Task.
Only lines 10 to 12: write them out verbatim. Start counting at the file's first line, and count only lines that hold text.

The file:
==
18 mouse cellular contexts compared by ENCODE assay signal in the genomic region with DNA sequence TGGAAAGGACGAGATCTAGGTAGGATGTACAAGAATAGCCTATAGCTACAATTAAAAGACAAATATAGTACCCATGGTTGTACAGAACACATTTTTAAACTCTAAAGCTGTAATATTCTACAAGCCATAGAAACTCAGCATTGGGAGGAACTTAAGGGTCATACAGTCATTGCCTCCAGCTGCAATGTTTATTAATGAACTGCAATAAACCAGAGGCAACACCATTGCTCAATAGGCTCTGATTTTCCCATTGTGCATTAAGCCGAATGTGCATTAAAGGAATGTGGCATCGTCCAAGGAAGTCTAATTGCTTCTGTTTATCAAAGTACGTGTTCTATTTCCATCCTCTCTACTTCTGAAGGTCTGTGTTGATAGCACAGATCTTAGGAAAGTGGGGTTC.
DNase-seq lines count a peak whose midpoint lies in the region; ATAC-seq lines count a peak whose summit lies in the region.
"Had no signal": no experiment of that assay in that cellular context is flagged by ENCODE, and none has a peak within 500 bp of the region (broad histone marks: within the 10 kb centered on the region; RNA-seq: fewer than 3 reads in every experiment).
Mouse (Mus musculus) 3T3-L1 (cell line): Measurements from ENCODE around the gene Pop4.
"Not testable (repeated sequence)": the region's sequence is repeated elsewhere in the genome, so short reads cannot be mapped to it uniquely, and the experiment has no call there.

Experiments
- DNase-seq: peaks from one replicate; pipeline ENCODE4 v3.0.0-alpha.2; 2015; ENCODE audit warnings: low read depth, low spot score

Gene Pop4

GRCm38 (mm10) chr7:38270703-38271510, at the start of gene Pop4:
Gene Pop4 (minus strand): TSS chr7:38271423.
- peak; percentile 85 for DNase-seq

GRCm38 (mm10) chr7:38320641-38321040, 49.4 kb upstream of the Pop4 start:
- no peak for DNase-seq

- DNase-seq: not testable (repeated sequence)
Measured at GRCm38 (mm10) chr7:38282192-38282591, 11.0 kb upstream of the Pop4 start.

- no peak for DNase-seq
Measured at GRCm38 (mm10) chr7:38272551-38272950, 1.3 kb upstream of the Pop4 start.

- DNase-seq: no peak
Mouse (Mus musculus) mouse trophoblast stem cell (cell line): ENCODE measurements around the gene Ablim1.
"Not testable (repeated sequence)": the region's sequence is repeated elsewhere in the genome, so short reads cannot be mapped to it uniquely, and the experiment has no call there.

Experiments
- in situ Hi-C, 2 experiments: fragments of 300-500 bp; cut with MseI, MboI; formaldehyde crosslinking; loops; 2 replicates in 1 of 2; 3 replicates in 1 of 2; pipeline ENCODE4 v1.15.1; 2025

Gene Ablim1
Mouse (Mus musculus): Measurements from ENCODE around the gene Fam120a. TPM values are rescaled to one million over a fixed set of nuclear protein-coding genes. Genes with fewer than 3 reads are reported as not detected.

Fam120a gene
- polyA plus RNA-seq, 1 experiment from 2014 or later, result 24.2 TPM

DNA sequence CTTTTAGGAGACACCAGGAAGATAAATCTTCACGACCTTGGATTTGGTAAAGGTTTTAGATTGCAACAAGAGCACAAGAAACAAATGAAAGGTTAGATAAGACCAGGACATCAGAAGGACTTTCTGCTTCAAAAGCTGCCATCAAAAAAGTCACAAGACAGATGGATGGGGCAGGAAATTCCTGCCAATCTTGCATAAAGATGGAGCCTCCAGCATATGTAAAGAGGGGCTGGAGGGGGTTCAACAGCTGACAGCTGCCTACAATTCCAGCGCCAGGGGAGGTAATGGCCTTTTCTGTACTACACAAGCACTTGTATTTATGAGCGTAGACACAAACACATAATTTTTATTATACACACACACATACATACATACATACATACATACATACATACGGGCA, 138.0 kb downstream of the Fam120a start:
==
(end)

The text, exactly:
Gene Pop4 (minus strand): TSS chr7:38271423.
- peak; percentile 85 for DNase-seq

GRCm38 (mm10) chr7:38320641-38321040, 49.4 kb upstream of the Pop4 start: